Modern workspaces were not designed for social distancing. Despite that, the two-meters-away rule will play a big part in changeover from quarantine to office routine. How to prepare for the upcoming transition?
It is still early to unwind the lockdown restrictions, but the world has started to think about it. Last week, the Government of Spain issued their first recommendations for getting back to business, highlighting the importance of protective equipment and distance to be kept between people. As a general trend, balancing the best cleanliness and social distancing practices will need to be addressed by all employers, aiming at ensuring a safe return.
Make it a gradual process
Re-populating the office should be a gradual, one step at a time process. From the business point of view, you may consider which positions would bring the most benefit by returning on-site first. However, if you can avoid such calculations, allow your employees to decide about the right moment within a given time frame. It will not only help limit the flow of people, but will also grow your business in terms of employee satisfaction and social responsibility.
Reduce shared spaces
It’s not a good time to foster free desk policy. Designate formerly shared desks to employees, so that everyone has their personal working area. Encourage keeping it uncluttered, to simplify the daily cleaning process. To space people further apart, define optimal capacities of all shared facilities, such as halls, meeting rooms, canteens. Bringing down a few chairs and tables might work, but a meeting room booking solution can do wonders in putting capacity limitations in place and keeping track of the assigned workplaces.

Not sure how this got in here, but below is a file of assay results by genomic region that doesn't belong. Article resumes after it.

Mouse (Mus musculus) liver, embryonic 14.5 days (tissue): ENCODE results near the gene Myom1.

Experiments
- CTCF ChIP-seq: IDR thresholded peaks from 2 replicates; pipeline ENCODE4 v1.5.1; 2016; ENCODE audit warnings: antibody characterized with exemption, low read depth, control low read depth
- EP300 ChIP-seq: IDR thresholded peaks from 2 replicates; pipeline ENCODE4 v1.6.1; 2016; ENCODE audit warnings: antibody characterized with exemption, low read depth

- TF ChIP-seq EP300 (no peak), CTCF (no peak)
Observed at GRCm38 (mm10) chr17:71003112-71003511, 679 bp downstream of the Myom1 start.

Keep your assets clean
Creating a safe and clean work environment will go beyond distributing sanitary wipes and disinfectant liquid in the office. Turn your attention to shared assets - laptops, headsets, speakers, remotes. Normally, these devices are touched by numerous people, and should be disinfected between uses. To make it easier for you, tools like YAROOMS offer a services request feature. When booking a room or other workspace, you can specify what equipment is needed there and how it should be prepared (cleaned).
Cut down contact with surfaces
Hands-free tools, sensor doors, and voice-activated elevators can sound far fetched, but in the near future, it will slowly get incorporated to the new office vision. Worries about health and safety will make us find ways to reduce physical contact with various surfaces. Such encounters can also get minimized by transferring the function of the surface to employees’ mobile devices. For example, this would work with access cards or locks. Depending on your financial situation and creativity, thinking about investment in smarter office technology is worth a shot.
In the near future, employers will be making decisions, compromising the image of the office as we know it: open, buzzing, and flexible. This experience will not only be teaching us new working techniques, but will also grow our appreciation of the workplace and interactions in it.